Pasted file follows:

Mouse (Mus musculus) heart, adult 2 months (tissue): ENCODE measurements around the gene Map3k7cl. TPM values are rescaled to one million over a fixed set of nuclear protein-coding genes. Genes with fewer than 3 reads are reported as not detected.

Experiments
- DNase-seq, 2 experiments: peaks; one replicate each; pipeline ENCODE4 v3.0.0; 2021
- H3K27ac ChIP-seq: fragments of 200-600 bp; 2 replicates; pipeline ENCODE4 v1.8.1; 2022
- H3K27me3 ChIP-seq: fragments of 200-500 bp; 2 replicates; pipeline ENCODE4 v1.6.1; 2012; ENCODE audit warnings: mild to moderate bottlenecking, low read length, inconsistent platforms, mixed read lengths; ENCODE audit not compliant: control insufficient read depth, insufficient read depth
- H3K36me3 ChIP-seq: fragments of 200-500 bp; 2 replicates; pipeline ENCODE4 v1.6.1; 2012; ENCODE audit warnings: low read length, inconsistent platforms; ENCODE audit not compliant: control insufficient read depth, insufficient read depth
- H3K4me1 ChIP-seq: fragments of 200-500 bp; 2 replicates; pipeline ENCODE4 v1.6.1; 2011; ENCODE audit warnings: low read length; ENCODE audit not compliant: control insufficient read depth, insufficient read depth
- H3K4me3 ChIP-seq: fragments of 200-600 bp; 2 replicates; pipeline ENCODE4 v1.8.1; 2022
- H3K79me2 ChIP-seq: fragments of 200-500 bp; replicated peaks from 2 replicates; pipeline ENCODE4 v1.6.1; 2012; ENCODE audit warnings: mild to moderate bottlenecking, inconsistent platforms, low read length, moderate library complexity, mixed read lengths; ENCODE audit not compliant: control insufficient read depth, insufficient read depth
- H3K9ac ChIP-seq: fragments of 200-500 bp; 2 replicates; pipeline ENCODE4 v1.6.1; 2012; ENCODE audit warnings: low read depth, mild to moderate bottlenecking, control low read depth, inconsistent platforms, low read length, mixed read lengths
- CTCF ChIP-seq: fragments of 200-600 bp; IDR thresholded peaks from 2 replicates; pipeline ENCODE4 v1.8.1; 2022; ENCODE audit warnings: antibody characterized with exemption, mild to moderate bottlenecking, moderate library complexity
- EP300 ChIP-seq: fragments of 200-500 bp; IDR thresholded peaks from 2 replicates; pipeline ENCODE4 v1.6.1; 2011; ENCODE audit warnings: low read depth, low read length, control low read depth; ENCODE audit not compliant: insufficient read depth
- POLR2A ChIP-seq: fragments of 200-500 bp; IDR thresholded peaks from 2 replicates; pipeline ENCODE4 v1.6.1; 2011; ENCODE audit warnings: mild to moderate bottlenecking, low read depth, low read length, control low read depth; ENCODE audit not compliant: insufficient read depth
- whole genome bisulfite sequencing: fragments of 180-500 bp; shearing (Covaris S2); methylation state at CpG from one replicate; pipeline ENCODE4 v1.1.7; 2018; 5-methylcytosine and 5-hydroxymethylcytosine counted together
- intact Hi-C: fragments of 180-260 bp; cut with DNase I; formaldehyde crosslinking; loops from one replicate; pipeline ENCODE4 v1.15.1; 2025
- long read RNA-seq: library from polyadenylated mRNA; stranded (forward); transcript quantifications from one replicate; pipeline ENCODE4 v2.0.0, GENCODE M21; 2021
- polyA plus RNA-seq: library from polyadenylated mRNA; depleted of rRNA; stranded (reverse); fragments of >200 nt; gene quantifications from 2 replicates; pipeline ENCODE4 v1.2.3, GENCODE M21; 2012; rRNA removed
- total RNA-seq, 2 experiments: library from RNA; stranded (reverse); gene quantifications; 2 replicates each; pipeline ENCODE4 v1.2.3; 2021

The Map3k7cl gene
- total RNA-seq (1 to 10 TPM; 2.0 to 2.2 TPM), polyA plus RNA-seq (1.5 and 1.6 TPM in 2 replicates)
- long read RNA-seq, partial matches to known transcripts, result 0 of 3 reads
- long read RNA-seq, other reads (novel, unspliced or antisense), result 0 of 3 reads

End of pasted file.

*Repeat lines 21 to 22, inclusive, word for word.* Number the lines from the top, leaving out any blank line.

- long read RNA-seq, partial matches to known transcripts, result 0 of 3 reads
- long read RNA-seq, other reads (novel, unspliced or antisense), result 0 of 3 reads